Life as a Black Atheist

Erin Williams of The Root interviewed Mark Hatcher about the difficulties of being an African-American living “outside of mainstream historically black religions.”

Mark Hatcher

This particular passage stood out:

I have at least two long-term relationships terminated simply because of [my beliefs]… I almost feel a responsibility, when I’m interested in someone, to just put it out there. I feel like that’s the responsible thing to do because I feel like I’d be leading somebody on otherwise, and that’s not true, but the amount of religiosity in black women — I kind of have to expect that somebody’s not gonna be interested which is more often than not the case…

I know I’ve experienced the same sort of thing in the Indian world. When religion is so entrenched in the culture, you can’t separate yourself from the former without having people think you’re not proud of the latter. It’s even harder when so many of the leaders in the black community are religious — or pastors. As Mark says, dating within the community becomes difficult, too, because you (probably) want to meet someone who shares your worldview. It’s hard enough finding another atheist; it’s even harder finding an atheist you’re compatible with.

About Hemant Mehta

Hemant Mehta is the chair of Foundation Beyond Belief and a high school math teacher in the suburbs of Chicago. He began writing the Friendly Atheist blog in 2006. His latest book is called The Young Atheist's Survival Guide.

  • ortcutt

    I love the photo caption.  “Mark Hatcher practices Atheism.”

    Umm, yeah, maybe you’ll get it right next time, Washington Post.  I’m firmly convinced that the most liberating claim that atheists make it that people can have no religion.  People are customarily raised to think that everyone has a religion.  Someone is either a Muslim, Jew, Christian, Jain, etc….  I once had a long argument with a Jewish friend who insisted I was a Christian, despite my disbelief in any aspect of Christianity and lack of any Christian practice.  She couldn’t comprehend the idea that someone doesn’t have a religion.  She couldn’t comprehend the idea that we choose our religion and we can choose no religion.  The accurate caption would be “Mark Hatcher has no religion.”  But that’s a very dangerous idea to many people, more dangerous than atheism really.  Because once people realize they some people don’t have a religion, they can realize that it’s up to them.  It’s their choice whether or not they want a religion.  And when that happens, many people on the fence will decide that they’re not Christians, Muslims, Jews, Jains, etc… just because their parents are.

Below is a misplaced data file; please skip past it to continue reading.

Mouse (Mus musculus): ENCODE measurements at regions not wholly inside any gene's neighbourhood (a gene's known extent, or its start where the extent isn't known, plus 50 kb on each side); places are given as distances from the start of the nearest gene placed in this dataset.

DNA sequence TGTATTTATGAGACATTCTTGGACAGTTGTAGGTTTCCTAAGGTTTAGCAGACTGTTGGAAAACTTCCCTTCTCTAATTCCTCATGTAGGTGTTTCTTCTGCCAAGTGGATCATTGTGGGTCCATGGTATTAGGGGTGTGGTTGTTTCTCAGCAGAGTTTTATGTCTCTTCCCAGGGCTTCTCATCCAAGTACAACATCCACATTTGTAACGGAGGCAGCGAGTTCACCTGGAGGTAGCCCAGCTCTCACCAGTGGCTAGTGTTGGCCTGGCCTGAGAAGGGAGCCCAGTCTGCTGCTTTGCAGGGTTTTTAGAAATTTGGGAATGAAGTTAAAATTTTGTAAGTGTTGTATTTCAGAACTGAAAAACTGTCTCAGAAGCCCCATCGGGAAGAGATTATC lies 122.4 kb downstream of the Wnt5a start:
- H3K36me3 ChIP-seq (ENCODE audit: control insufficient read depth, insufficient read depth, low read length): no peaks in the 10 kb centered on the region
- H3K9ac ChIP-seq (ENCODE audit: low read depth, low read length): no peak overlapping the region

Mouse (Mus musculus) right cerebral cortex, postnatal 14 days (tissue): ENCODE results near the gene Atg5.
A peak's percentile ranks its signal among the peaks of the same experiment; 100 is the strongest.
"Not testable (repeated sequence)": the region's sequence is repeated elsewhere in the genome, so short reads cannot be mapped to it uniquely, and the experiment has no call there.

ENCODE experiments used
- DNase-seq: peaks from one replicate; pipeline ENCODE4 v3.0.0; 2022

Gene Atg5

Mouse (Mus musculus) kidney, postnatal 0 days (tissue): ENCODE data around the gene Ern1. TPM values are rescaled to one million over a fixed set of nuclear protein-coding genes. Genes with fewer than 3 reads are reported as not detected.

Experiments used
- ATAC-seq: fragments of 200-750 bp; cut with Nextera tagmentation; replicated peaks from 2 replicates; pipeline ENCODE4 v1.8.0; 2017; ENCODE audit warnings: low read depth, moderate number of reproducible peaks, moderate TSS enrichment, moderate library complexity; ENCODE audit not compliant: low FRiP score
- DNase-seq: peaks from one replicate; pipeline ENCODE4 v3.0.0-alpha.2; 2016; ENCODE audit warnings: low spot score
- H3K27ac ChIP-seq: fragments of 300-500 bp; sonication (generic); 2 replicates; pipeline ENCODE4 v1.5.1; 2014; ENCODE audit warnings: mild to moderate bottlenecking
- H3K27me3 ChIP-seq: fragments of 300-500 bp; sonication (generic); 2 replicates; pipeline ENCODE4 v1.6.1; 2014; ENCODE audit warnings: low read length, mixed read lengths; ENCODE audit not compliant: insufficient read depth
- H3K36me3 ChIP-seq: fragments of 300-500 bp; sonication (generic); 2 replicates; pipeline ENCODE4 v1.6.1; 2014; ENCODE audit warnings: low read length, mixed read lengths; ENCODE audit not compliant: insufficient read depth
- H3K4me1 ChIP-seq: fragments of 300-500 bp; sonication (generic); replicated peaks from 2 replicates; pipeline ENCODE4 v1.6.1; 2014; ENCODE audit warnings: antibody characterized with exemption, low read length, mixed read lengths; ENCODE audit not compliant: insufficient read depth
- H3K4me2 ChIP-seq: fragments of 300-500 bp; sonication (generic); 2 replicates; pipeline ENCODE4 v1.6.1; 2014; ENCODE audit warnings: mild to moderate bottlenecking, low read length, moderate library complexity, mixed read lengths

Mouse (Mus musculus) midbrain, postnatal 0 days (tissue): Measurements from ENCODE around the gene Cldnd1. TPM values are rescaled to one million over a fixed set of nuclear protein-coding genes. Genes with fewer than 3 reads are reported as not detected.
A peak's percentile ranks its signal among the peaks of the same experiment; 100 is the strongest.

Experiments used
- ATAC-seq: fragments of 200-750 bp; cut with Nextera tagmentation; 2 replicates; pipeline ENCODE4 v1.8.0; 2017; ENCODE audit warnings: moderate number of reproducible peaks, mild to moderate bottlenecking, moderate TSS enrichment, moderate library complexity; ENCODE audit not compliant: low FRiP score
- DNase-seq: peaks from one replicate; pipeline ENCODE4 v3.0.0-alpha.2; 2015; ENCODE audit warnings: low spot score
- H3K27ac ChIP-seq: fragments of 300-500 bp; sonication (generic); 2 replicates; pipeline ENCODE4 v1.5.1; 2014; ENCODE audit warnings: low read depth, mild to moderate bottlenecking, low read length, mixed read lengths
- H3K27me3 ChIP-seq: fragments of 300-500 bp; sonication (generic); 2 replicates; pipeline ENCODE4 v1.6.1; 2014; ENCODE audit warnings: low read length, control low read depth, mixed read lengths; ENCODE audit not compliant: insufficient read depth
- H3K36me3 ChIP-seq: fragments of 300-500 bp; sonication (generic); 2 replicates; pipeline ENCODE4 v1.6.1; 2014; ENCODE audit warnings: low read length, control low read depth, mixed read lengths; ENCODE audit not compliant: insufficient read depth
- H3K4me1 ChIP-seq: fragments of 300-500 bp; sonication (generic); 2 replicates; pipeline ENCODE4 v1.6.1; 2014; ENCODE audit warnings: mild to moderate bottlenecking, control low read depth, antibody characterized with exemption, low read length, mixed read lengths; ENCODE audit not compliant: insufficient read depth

• John L

       I once went to a civilian business that catered to military personnel outside an Army post and bought a set of dog tags.  I wrote “none” on the religion line on the order card.  The guy pressing the tags flipped out.  “None!?  Nothing!?  You have no religion?”  I could only chuckle.   He couldn’t process that such a thing was possible.  He even seemed offended.  I wondered if he would have been more satisfied if I had said I worshiped Zeus.

      • Tainda

        “I wondered if he would have been more satisfied if I had said I worshiped Zeus.”

        Yes

      • HughInAz

        Yeah, it really is a huge mental block that a lot of people have. I’ve been told that I “worship nothingness”.

    • jemiller226

      “Because once people realize they some people don’t have a religion, they can realize that it’s up to them.  It’s their choice whether or not they want a religion.”

      Not sure I agree. I can no more decide to believe in God than I can decide to become ethnically Asian. I can choose to go to church (or temple, or synagogue, etc.) or not, but I can’t actually choose to believe.

      • ortcutt

        You can decide what religion you choose though.  Your beliefs are not the same as your religion.  I didn’t choose to be an atheist.  There’s no evidence for there being any deities, so I don’t believe there are any, but I chose to have no religion.

        • jemiller226

          Oh, come on. It’s a distinction without a difference. Religion without belief is…what, exactly?

          If I don’t believe that Jesus is my Lord and Savior, I’m not a Christian, and that doesn’t change even if I go to a Christian church for two services every Sunday. Similarly, a person who *does* believe that and never attends church is still a Christian.

          • ortcutt

            There are plenty of observant Christians and Jews who don’t believe the doctrines.  We could spend 20 fruitless hours arguing about “what is a Christian”, a question that has no answer, but you can’t seriously claim that an observant Christian who doesn’t believe the doctrines is not religious.

            Stewart Shapiro, who’s a logician and philosopher as Ohio State, is an atheist, but also an observant Kosher-keeping Jew.  You can’t say that that is impossible on principle.

            • jemiller226

              But does Mr. Shapiro believe that keeping kosher is bringing him closer to God, or does he simply do it out of habit or because he feels like it?

              This is no different than what I said about going to church, and you’re ably making my point for me.

              • ortcutt

                 Prof. Shapiro doesn’t believe there are any gods, i.e. he’s an atheist, so obviously he doesn’t think it’s bringing him closer to God.  He does it because he chooses to do so as his religion.  I still don’t see why you think that’s impossible.  It’s odd but not impossible.